On my drive home, I knew I would have to stop to add more air to my tire, but I decided not to stop in the town where I work because I might encounter one of the potential-rapist town residents that I see all the time at work. At the very least, I would be changing my tire in complete darkness, because none of the area gas stations have their air machines under any kind of security light. They are off to the side of the gas station parking lots, next to the pay phones. Who the frack still uses a pay phone?
Potential-rapists, that's who.*
So I pulled my car into the parking lot of our local gas station/convenience store and pulled right up to the air machine, which is mounted on the side of the building right under giant lights. The store was also still open, and the lady working could see me through the window that was directly between us, above the air machine.** I parked my car across like three spaces, so I could access my tire, because if I had pulled straight into a spot, it would have been difficult to reach my back tire. I was being Smart.
Earlier that day, I had placed a quarter in a secure location within my purse to be used for air. But now the quarter was gone. I started searching.
My phone rang. It was Dad. "Your mom is worried!" He said. "You haven't come home yet!"
"Dad," I replied. "It is not even 30 minutes after work. I won't be late until after 8:30. Tell her to start worrying then. Now, where is my quarter?"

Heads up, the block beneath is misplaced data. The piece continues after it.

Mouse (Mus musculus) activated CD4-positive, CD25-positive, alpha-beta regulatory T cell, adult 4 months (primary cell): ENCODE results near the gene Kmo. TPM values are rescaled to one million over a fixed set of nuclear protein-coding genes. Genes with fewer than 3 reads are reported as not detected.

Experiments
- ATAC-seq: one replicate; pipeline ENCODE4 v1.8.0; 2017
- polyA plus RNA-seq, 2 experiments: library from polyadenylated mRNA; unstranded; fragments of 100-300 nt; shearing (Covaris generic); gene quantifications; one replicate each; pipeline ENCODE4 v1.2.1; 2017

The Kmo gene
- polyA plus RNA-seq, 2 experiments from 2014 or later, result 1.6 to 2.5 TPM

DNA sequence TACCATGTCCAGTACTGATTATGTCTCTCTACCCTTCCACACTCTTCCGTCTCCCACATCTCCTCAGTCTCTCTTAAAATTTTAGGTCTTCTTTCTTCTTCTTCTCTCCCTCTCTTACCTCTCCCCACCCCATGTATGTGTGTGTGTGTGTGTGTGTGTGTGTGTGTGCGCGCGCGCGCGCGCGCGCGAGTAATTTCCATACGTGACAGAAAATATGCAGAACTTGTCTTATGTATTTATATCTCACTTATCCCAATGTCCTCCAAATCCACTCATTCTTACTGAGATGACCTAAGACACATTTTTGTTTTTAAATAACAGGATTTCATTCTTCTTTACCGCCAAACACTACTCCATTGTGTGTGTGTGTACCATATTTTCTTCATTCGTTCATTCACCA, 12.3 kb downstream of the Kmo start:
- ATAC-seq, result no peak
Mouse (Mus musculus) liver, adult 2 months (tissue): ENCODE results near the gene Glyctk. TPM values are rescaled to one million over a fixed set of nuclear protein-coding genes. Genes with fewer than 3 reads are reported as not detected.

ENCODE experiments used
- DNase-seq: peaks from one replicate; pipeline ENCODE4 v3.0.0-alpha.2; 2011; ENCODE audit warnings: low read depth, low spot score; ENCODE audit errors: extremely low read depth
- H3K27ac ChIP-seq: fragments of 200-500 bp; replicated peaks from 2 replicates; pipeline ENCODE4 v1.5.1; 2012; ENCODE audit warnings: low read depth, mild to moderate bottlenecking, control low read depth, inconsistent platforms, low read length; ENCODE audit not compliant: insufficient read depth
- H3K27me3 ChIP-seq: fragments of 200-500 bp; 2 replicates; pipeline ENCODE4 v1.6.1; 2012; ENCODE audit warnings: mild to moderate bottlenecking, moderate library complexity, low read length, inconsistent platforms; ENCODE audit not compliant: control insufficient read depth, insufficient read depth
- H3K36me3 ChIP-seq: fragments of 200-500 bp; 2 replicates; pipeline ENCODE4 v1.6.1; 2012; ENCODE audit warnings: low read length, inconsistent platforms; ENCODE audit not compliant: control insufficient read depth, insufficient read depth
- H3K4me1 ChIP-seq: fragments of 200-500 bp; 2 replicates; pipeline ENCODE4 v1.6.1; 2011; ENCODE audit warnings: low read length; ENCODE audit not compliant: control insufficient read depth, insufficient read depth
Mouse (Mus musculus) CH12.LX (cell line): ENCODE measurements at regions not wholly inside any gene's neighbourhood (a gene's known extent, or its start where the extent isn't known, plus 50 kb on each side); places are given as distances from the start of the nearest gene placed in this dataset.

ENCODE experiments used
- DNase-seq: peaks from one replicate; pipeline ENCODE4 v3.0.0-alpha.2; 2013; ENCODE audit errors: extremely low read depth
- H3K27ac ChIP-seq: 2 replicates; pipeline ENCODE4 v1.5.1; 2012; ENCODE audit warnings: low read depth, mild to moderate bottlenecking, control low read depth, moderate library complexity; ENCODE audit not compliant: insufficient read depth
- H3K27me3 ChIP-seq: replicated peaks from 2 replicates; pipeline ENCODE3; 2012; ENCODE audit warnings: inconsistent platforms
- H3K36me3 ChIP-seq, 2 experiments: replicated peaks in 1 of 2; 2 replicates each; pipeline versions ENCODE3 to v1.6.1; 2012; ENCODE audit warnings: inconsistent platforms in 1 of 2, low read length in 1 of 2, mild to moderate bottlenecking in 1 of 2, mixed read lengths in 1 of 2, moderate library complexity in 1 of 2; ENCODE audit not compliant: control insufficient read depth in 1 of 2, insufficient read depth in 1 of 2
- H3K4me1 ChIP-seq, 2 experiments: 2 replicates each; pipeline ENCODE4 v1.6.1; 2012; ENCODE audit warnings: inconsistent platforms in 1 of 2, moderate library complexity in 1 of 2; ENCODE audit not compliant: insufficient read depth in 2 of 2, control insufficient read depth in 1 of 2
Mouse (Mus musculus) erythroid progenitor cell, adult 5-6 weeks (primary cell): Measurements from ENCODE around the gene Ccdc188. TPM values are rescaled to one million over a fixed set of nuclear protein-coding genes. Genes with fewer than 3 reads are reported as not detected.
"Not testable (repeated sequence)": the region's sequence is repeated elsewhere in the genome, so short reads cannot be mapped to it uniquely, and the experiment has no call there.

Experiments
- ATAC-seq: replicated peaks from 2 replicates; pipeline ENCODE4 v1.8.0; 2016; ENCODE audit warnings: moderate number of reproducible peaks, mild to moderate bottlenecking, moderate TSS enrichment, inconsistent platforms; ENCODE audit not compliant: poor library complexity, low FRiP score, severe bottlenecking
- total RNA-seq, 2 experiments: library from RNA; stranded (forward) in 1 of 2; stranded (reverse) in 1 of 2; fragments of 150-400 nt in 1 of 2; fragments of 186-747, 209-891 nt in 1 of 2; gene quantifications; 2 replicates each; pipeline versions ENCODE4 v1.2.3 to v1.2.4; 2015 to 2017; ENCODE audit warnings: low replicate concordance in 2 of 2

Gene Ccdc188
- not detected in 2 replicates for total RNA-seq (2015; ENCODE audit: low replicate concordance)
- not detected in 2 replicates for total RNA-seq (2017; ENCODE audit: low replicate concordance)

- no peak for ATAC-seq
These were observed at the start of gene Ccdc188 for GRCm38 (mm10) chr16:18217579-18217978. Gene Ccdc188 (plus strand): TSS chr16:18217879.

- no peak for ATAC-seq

Finally, I found it. I opened my car door and saw a man.
He had, apparently, pulled his car in right behind me. So close that, in my rear-view mirror, it looked as if he had scraped the side of his car into my car as he parked. Then he darted out, locked his car, and put a quarter in the air machine and struggled to yank the hose as far as it would stretch to reach his back tires.
I should note, at this point, that there is no freaking way anyone could have seen my car parked as it was and NOT thought I was there to use the air machine. I was even angled so my rear tires were closer to the air machine than my front ones. No one parks as badly as I had without having a REASON.
I watched the man struggle. Then he walked over to my car. And he knocked on my window. I looked up.
"I can't reach my back tires," he reported through my closed window.
"You want me to move now?" I asked.